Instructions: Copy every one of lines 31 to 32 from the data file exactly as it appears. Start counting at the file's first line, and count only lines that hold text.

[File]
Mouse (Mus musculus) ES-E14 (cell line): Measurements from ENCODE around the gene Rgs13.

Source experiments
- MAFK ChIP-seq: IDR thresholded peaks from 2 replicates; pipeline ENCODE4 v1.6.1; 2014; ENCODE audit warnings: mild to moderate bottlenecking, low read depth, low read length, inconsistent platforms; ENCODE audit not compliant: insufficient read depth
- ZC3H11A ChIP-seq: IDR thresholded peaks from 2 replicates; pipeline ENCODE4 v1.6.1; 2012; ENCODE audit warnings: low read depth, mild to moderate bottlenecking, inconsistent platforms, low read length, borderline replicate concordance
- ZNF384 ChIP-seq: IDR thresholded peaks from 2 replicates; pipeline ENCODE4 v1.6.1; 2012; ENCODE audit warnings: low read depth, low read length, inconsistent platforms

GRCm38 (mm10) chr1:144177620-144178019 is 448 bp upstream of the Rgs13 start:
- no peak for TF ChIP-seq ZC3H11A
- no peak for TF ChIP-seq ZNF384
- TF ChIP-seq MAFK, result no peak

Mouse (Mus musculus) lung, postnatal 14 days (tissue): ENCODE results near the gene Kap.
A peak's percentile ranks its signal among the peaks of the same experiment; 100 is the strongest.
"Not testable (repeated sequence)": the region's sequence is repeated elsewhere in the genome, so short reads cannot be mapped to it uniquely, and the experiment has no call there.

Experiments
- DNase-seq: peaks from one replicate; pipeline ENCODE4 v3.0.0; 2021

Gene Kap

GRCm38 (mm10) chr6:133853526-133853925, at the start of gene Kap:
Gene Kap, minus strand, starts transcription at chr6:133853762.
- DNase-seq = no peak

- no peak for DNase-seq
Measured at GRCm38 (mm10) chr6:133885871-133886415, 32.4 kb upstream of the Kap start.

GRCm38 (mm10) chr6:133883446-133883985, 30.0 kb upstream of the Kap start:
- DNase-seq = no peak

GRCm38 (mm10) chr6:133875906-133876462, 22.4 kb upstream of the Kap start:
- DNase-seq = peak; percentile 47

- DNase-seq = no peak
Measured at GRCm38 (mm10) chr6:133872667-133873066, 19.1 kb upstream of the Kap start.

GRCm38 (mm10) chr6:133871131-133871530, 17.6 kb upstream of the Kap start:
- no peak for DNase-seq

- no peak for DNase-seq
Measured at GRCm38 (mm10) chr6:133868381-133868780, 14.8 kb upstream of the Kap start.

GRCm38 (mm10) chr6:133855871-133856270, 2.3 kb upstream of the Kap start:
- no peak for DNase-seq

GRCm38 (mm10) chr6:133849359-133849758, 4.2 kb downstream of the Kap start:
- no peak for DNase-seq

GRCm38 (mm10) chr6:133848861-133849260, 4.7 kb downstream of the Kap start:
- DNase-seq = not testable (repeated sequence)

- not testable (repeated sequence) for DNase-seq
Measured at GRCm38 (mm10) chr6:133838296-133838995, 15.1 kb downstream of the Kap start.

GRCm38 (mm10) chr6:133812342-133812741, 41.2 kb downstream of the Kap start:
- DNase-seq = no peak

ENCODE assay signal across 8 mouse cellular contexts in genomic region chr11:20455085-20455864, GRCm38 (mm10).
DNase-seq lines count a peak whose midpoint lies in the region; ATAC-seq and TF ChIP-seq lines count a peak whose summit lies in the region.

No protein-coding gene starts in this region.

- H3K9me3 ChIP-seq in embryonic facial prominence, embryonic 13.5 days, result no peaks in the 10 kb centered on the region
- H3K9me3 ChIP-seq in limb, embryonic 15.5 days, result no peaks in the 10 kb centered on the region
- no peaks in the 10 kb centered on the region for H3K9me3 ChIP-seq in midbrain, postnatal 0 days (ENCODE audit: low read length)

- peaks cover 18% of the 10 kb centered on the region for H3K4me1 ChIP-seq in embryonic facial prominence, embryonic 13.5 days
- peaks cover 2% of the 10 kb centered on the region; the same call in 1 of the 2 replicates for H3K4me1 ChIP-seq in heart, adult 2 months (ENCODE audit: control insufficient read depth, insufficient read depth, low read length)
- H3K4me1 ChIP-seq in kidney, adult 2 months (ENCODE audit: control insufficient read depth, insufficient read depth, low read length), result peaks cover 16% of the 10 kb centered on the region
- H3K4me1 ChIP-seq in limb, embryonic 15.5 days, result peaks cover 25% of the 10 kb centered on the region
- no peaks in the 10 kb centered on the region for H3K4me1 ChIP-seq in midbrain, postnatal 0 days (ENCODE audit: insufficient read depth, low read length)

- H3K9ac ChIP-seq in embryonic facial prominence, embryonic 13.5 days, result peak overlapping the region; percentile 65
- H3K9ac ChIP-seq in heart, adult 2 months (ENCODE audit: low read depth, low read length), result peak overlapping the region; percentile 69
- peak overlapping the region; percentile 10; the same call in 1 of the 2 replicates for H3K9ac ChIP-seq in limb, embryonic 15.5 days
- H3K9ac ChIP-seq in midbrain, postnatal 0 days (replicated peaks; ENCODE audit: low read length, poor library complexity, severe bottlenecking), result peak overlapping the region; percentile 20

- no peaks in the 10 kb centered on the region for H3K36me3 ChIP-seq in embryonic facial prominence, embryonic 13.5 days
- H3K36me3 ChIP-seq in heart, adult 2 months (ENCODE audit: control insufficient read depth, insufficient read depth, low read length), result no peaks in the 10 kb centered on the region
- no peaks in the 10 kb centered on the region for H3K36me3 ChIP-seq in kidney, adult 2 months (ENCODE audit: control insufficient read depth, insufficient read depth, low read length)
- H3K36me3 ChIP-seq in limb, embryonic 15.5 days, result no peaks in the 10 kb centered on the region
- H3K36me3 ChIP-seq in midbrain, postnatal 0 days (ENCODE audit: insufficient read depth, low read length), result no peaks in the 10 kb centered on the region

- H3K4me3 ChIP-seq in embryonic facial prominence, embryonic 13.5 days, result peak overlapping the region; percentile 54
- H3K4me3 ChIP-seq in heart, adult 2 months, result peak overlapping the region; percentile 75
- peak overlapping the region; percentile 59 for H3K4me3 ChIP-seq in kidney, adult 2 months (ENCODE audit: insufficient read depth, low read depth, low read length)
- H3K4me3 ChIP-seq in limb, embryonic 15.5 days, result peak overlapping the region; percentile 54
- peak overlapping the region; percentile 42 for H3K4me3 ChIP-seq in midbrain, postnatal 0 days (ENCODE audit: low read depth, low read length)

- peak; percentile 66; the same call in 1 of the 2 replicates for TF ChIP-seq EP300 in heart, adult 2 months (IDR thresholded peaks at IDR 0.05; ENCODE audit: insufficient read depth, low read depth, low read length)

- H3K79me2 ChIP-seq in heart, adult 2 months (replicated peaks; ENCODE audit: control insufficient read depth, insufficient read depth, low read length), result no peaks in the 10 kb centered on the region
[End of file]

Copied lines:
GRCm38 (mm10) chr6:133855871-133856270, 2.3 kb upstream of the Kap start:
- no peak for DNase-seq